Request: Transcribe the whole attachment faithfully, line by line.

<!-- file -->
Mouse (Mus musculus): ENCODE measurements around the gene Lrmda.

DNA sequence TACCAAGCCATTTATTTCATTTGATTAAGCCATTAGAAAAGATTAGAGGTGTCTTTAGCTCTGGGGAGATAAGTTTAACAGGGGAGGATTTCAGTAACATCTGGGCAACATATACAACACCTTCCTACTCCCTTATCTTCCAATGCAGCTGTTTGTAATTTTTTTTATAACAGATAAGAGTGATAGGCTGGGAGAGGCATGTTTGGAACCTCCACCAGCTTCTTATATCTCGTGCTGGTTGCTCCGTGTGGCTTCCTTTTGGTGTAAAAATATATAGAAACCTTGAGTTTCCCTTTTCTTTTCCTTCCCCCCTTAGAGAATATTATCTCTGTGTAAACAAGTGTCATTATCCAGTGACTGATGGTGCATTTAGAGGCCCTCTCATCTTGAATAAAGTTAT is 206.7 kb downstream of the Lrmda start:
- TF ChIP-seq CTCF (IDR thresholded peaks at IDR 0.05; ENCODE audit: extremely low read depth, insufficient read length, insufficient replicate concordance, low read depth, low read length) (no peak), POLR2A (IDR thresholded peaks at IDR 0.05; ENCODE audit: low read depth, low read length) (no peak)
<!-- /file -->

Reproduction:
Mouse (Mus musculus): ENCODE measurements around the gene Lrmda.

DNA sequence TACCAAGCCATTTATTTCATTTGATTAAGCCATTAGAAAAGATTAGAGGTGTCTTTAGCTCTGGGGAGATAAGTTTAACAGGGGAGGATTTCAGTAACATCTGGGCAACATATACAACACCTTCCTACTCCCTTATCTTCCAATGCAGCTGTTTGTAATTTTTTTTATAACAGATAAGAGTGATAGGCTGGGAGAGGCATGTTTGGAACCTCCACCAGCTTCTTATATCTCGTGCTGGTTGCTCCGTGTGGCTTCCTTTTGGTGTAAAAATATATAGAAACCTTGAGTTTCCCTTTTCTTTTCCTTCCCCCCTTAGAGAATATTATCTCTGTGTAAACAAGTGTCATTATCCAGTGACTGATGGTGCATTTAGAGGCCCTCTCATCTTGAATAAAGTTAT is 206.7 kb downstream of the Lrmda start:
- TF ChIP-seq CTCF (IDR thresholded peaks at IDR 0.05; ENCODE audit: extremely low read depth, insufficient read length, insufficient replicate concordance, low read depth, low read length) (no peak), POLR2A (IDR thresholded peaks at IDR 0.05; ENCODE audit: low read depth, low read length) (no peak)